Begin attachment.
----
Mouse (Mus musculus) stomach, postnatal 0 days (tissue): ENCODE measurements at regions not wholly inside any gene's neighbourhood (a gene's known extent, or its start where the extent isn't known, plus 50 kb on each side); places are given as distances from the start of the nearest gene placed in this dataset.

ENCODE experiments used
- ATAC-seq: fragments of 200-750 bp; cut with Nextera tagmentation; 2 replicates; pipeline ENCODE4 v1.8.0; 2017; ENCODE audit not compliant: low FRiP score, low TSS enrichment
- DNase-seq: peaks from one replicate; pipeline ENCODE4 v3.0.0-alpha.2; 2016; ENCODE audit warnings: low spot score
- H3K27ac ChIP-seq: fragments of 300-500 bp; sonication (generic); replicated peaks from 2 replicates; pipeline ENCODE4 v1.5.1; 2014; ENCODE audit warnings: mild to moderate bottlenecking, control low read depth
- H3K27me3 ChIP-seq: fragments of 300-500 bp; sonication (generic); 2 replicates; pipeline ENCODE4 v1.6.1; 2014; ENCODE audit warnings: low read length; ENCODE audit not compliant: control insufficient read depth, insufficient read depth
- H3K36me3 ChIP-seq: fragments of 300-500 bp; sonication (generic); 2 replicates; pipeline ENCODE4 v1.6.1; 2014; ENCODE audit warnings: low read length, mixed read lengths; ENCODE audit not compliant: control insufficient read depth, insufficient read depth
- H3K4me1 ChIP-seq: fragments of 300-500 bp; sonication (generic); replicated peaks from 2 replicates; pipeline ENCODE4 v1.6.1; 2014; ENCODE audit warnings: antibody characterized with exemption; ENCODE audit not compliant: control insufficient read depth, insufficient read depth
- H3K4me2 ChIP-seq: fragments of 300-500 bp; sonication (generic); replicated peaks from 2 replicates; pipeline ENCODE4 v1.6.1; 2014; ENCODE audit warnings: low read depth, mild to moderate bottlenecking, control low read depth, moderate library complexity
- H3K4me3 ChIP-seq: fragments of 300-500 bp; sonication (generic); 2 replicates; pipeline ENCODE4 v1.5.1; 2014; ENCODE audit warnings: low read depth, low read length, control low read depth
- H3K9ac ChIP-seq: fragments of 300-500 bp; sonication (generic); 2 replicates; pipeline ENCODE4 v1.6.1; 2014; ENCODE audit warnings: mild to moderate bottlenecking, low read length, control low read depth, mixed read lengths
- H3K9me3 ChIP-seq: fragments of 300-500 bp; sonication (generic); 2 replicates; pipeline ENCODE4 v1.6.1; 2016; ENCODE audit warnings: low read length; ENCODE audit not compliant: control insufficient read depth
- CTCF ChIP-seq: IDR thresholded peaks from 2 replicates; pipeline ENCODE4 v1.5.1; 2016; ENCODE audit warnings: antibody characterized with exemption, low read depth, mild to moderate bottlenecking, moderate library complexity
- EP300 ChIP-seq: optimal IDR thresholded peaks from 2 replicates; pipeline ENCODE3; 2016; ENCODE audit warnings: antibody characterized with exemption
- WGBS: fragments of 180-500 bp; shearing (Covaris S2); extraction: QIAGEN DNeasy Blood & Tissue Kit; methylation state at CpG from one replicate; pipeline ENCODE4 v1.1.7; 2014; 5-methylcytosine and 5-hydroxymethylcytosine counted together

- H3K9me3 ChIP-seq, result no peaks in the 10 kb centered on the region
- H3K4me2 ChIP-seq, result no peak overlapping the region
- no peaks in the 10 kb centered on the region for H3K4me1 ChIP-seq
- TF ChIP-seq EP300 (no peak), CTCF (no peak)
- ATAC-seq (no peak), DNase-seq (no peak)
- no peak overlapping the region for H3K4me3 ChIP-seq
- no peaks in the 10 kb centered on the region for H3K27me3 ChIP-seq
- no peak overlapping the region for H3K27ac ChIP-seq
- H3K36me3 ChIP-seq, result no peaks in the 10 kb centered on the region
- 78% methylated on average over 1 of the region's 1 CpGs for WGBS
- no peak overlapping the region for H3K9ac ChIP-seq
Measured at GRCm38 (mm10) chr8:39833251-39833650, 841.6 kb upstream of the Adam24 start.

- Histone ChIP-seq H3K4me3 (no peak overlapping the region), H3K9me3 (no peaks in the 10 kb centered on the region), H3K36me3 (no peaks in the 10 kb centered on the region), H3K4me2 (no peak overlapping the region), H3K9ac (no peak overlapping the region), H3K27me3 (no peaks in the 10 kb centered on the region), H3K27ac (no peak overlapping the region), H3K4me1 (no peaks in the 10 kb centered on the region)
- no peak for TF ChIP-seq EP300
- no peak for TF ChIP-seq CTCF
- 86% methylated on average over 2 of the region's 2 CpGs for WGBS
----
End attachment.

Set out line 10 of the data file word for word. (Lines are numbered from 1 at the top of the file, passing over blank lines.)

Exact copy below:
- H3K4me3 ChIP-seq: fragments of 300-500 bp; sonication (generic); 2 replicates; pipeline ENCODE4 v1.5.1; 2014; ENCODE audit warnings: low read depth, low read length, control low read depth